Foxe's 'Book of Martyrs' and Early Modern Print Culture
Cambridge University Press, 12 paź 2006
This book was first published in 2006. Second only to the Bible and Book of Common Prayer, John Foxe's Acts and Monuments, known as the Book of Martyrs, was the most influential book published in England during the sixteenth and seventeenth centuries. The most complex and best-illustrated English book of its time, it recounted in detail the experiences of hundreds of people who were burned alive for their religious beliefs. John N. King offers the most comprehensive investigation yet of the compilation, printing, publication, illustration, and reception of the Book of Martyrs. He charts its reception across different editions by learned and unlearned, sympathetic and antagonistic readers. The many illustrations included here introduce readers to the visual features of early printed books and general printing practices both in England and continental Europe, and enhance this important contribution to early modern literary studies, cultural and religious history, and the history of the Book.
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C Hearing words
D Image and text
E Responses of viewers
A Addresses to readers
B Calendars of saints
C Book owners and libraries
D Responses of readers
Inne wydania - Wyświetl wszystko
abridgement Acts and Monuments addition Anne Askew Archbishop attack banderoles Bible Bishop black letter Book of Martyrs burning calendar Cambridge Christ Christian collaborated collection compiler compositors concerning contains copy death documents early modern ecclesiastical Edmund Bonner Edward Edward VI Elizabeth employed English execution Figure folio Foxe’s Foxe’s book Foxe’s martyrology Foxean Freeman functions godly Golden Legend Harpsfield Henry heresy Hugh Latimer Iconography illiterati illustration images italic John Bale John Day John Foxe King Latin Library literacy London Magdeburg Centuries manuscript marginal Marian Marian martyrs martyrdom martyrological history Mary material narrative notes Oporinus Oxford papal paratext parish Parsons persecution Pope portrayal portrays prayer printers printing house prison Protestant publication published readers reading Reformation reign religious Ridley Roman Catholic roman type Rome saints second edition sermons textual Thomas tion translation typefaces unabridged University Press vernacular visual volume William woodcuts words
Strona 72 - And do not fear those who kill the body but cannot kill the soul; rather fear him who can destroy both soul and body in hell.
Strona 243 - When thou passest through the waters, I will be with thee; and through the rivers, they shall not overflow thee: when thou walkest through the fire, thou shalt not be burned; neither shall the flame kindle upon thee. For I am the Lord thy God, the Holy One of Israel, thy Saviour: I gave Egypt for thy ransom, Ethiopia and Seba for thee.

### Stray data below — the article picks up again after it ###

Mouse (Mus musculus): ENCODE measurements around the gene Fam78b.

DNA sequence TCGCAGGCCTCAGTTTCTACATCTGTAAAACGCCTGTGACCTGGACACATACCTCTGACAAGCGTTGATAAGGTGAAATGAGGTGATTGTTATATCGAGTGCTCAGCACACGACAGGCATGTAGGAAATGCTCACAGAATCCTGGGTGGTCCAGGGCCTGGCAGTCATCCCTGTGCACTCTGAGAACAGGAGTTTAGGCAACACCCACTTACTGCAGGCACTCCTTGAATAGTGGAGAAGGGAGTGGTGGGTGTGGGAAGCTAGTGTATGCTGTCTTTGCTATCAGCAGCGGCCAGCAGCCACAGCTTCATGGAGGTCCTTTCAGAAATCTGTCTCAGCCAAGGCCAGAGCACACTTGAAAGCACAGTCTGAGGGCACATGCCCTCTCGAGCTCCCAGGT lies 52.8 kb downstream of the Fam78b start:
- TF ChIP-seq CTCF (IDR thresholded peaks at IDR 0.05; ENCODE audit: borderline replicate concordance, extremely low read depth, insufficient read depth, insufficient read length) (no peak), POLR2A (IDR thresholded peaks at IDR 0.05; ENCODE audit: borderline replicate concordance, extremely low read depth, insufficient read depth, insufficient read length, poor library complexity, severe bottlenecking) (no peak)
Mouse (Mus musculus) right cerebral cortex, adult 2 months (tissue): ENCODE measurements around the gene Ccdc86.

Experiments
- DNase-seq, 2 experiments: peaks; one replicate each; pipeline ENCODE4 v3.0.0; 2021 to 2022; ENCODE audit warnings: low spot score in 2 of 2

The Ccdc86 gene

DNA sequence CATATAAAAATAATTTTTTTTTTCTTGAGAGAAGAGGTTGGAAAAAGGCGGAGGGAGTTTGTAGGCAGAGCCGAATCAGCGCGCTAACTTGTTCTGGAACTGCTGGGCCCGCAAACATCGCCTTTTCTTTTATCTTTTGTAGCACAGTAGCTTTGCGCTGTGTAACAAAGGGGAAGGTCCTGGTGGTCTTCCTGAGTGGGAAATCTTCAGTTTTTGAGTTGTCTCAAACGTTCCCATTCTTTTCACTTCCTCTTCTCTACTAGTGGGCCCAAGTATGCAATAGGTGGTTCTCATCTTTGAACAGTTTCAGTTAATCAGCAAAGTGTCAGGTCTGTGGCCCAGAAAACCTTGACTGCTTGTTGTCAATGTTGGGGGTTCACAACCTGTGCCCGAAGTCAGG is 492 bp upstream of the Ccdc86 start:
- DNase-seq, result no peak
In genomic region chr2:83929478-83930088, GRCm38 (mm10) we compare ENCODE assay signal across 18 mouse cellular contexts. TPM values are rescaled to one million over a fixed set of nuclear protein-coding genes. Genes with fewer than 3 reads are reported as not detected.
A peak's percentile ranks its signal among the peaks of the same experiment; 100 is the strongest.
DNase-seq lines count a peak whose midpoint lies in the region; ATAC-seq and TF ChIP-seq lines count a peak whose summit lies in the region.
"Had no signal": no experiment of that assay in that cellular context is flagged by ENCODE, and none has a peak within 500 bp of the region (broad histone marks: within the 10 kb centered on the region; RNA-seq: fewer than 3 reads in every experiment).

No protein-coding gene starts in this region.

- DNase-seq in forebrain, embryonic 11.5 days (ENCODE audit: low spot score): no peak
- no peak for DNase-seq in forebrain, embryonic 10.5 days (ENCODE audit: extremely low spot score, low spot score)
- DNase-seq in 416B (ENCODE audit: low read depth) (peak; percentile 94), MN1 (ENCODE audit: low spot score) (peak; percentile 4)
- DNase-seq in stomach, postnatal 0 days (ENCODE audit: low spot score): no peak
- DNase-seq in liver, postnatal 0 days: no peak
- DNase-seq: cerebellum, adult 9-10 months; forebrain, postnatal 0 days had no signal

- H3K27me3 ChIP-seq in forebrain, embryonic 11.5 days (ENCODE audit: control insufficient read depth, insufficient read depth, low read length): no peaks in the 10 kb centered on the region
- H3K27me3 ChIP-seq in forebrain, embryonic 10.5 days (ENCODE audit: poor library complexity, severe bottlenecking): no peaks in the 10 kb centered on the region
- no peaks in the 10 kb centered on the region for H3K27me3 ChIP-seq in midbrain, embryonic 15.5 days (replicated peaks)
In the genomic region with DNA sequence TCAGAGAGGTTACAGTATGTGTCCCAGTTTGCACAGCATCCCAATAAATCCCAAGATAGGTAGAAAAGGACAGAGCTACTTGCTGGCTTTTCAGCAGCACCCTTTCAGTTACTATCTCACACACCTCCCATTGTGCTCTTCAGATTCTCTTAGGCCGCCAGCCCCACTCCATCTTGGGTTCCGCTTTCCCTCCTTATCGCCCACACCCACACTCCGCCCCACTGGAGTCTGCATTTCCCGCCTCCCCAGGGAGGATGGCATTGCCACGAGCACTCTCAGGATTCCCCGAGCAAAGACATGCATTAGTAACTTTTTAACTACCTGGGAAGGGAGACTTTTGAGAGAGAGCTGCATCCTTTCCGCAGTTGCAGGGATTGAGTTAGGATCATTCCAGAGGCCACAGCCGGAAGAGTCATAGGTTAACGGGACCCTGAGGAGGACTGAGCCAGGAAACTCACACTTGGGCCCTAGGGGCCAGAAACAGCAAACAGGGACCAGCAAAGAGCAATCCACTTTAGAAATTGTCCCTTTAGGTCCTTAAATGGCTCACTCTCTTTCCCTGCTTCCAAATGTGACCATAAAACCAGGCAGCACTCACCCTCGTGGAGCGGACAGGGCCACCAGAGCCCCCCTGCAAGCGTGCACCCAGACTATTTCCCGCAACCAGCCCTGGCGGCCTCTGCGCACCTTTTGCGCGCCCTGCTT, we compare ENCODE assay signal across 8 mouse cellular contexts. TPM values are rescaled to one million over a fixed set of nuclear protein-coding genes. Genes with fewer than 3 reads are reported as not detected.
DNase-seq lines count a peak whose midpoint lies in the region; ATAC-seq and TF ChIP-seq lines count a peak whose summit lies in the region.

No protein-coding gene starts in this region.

Strona 318 - ... bare skeleton of time, place, and person, must be fleshed with some pleasant passages. To this intent I have purposely interlaced (not as meat, but as condiment) many delightful stories, that so the reader, if he do not arise (which I hope and desire) religiosior or doctior, with more piety or learning, at least he may depart jucundior, with more pleasure and lawful delight.
Strona 82 - Simon son of Jonah, you are favoured indeed ! You did not learn that from mortal man ; it was revealed to you by my heavenly Father. And I say this to you: You are Peter, the Rock; and on this rock I will build my church, and the forces of death shall never overpower it. I will give you the keys of the kingdom of Heaven...
Strona 72 - You are light for all the world. A town that stands on a hill cannot be hidden. When a lamp is lit, it is not put under the meal-tub, but on the lampstand, where it gives light to everyone in the house. Like the lamp, you must shed light among your fellows, so that, when they see the good you do, they may give praise to your Father in heaven.
Strona 123 - Fox, and sundry learned and excellent writers, have fully accomplished the ornature of the same, to their great praise and immortal commendation ; although not a few other do greatly seek to stain the same by fond affectation of foreign and strange words, presuming that to be the best English which is most corrupted with external terms of eloquence and sound of many syllables.
Strona 66 - More than this: let us even exult in our present sufferings, because we know that suffering trains us to endure, and endurance brings proof that we have stood the test, and this proof is the ground of hope.
Strona 284 - to avoid idleness, and prevent sundry transgressions otherwise likely to be committed and done, such order is taken that every office hath either a Bible, or the Book of the Acts and Monuments of the Church of England, or both, besides some histories and chronicles, lying therein, for the exercise of such as come into the same...
Strona 56 - Ancient Ecclesiastical Histories of the first six hundred years after Christ, written in the Greek tongue by three learned Historiographers, EusMtts, Socrates and Evagrius. London 1577. [This work also contains Dorotheas' Lives of the Prophets, Apostles, and Seventy Disciples, reprinted in 1585 and 165o.} 2.
Strona 183 - The use of the picture is evident, which is, that (having read over the booke) you may reade it (as it were againe) in the very picture...